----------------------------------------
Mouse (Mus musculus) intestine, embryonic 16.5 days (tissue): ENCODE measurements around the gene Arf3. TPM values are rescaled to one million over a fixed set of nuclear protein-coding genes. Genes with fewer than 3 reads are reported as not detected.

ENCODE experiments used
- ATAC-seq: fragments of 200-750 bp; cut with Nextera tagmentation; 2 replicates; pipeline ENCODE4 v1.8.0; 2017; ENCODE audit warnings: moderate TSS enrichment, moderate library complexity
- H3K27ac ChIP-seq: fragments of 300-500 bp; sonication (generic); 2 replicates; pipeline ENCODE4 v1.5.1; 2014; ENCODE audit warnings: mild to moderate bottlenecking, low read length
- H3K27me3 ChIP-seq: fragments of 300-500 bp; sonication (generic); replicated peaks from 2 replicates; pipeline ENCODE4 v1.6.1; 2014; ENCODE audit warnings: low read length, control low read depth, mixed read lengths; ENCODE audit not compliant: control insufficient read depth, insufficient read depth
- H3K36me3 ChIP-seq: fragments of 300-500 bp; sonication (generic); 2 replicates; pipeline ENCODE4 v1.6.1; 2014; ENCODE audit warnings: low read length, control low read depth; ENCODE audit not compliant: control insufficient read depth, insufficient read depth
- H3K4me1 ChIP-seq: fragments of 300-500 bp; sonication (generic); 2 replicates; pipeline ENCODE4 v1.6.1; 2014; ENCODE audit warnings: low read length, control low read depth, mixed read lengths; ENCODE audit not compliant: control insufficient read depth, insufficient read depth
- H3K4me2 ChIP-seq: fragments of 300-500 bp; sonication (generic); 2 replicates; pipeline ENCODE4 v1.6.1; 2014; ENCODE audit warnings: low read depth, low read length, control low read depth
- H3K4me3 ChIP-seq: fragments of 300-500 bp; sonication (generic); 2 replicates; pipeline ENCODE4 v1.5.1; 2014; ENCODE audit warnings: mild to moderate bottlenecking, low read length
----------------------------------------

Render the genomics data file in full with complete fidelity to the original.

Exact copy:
Mouse (Mus musculus) intestine, embryonic 16.5 days (tissue): ENCODE measurements around the gene Arf3. TPM values are rescaled to one million over a fixed set of nuclear protein-coding genes. Genes with fewer than 3 reads are reported as not detected.

ENCODE experiments used
- ATAC-seq: fragments of 200-750 bp; cut with Nextera tagmentation; 2 replicates; pipeline ENCODE4 v1.8.0; 2017; ENCODE audit warnings: moderate TSS enrichment, moderate library complexity
- H3K27ac ChIP-seq: fragments of 300-500 bp; sonication (generic); 2 replicates; pipeline ENCODE4 v1.5.1; 2014; ENCODE audit warnings: mild to moderate bottlenecking, low read length
- H3K27me3 ChIP-seq: fragments of 300-500 bp; sonication (generic); replicated peaks from 2 replicates; pipeline ENCODE4 v1.6.1; 2014; ENCODE audit warnings: low read length, control low read depth, mixed read lengths; ENCODE audit not compliant: control insufficient read depth, insufficient read depth
- H3K36me3 ChIP-seq: fragments of 300-500 bp; sonication (generic); 2 replicates; pipeline ENCODE4 v1.6.1; 2014; ENCODE audit warnings: low read length, control low read depth; ENCODE audit not compliant: control insufficient read depth, insufficient read depth
- H3K4me1 ChIP-seq: fragments of 300-500 bp; sonication (generic); 2 replicates; pipeline ENCODE4 v1.6.1; 2014; ENCODE audit warnings: low read length, control low read depth, mixed read lengths; ENCODE audit not compliant: control insufficient read depth, insufficient read depth
- H3K4me2 ChIP-seq: fragments of 300-500 bp; sonication (generic); 2 replicates; pipeline ENCODE4 v1.6.1; 2014; ENCODE audit warnings: low read depth, low read length, control low read depth
- H3K4me3 ChIP-seq: fragments of 300-500 bp; sonication (generic); 2 replicates; pipeline ENCODE4 v1.5.1; 2014; ENCODE audit warnings: mild to moderate bottlenecking, low read length